Ethiopia rebuffs mediation attempts as Tigray offensive continues
The Ethiopian government rebuffed an African effort to mediate on Saturday, saying its troops had seized another town in their march towards the rebel-held capital of northern Tigray region.
Two explosions hit cities in Ethiopia's Amhara state, which neighbours the northern state of Tigray where federal troops are fighting local forces, and the human rights commission warned against rights violations in the conflict. Eritrea's capital came under fire from Ethiopia's breakaway Tigray region Friday, raising fears that Ethiopia's internal conflict could spread as leader Abiy Ahmed resisted calls for dialogue. Ethiopia's prime minister has reshuffled top security officials as the military offensive against rebels in the northern Tigray region escalates. Abiy Ahmed has defied calls from the United Nations to negotiate with the Tigray People's Liberation Front. FRANCE 24 correspondent Maria Gerth-Niculescu, reports from Gondar. Ethiopian government troops will soon launch a "final and crucial" offensive in the country's northern Tigray region after security forces there failed to respond to a deadline to surrender, Ethiopian Prime Minister Abiy Ahmed said on Tuesday. "The three-day deadline given for Tigray special forces and the greedy junta to surrender themselves has expired today," Abiy said in a statement. "Now the deadline has expired so that the final and crucial law enforcement operation will be conducted in the coming days," he added. Fighting between the Addis Ababa administration and the Tigray region began in early November after Abiy ordered soldiers to put down an uprising by the region's ruling political party, the Tigray People's Liberation Front (TPLF). The party is now classed as a rebel group by the government.
Since taking office in 2018, Abiy — who won the Nobel Peace Prize in 2019 for his work to improve relations with neighboring Eritrea — has been at loggerheads with the TPLF, which dominated Ethiopian politics for a long time. Among other things, he has purged Tigray elites from government and state institutions amid differences fueled by ethnic tensions. In particular, the Ethiopian government was angered after the TPLF held a local election in September in defiance of Addis Ababa. In its turn, the regional government in Tigray considers the federal government illegal, saying its mandate has expired after national elections were postponed until next year because of the COVID-19 pandemic. The ongoing conflict has already resulted in the massacre of "scores, and likely hundreds" of civilians in Tigray, according to rights group Amnesty International. Some 25,000 have fled to Sudan.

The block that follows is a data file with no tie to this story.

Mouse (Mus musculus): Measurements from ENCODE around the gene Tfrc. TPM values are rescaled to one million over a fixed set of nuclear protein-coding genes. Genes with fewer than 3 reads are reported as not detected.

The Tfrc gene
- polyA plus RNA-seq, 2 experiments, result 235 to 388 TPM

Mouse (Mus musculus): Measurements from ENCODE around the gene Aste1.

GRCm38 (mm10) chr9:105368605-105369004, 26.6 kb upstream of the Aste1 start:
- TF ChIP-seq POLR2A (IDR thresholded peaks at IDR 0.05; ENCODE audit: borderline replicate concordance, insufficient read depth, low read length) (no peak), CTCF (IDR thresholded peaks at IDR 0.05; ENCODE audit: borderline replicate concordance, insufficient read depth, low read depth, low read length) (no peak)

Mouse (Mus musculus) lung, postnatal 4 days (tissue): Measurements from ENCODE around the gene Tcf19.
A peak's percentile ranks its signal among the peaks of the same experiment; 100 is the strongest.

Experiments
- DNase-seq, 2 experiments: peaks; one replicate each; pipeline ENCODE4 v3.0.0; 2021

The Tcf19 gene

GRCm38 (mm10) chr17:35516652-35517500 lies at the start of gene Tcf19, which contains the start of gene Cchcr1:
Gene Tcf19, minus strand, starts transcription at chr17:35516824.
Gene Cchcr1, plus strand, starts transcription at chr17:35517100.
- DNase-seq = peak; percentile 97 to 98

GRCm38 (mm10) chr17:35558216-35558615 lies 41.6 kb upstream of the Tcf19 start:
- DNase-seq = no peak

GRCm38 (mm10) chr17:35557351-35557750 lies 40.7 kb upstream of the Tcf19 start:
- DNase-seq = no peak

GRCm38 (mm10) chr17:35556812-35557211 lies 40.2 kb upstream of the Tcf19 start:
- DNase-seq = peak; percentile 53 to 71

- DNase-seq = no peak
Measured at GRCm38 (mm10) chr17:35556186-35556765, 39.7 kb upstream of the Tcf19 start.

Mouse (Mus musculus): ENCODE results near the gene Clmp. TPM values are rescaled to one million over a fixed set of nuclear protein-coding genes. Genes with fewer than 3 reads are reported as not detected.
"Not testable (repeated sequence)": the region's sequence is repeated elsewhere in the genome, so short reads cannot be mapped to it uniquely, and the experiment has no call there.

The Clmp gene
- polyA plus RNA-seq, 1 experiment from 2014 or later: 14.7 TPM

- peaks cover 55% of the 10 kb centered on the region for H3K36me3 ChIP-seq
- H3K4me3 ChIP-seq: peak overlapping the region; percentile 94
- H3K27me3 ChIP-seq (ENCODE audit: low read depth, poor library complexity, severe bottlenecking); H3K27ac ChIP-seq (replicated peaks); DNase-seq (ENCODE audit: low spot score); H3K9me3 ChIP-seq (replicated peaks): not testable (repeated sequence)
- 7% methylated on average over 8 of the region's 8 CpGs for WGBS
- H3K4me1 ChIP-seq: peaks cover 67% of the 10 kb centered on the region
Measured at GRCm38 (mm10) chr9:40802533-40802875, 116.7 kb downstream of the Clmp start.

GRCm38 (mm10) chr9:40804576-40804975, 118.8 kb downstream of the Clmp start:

Abiy's remarks come after the Ethiopian army on Monday carried out fresh airstrikes on the regional capital of Mekele. A government statement on Tuesday said "precision-led and surgical air operations" had targeted "specific critical TPLF targets." Ethiopia has denied reports of there being civilian casualties. The UN has warned that the conflict could "spiral totally out of control" with disastrous consequences for the Horn of Africa. The TPLF has accused Ethiopia of enlisting Eritrean soldiers to help in the conflict, which Ethiopia also denies. Abiy has so far rejected all appeals by the international community to resolve the conflict with dialogue.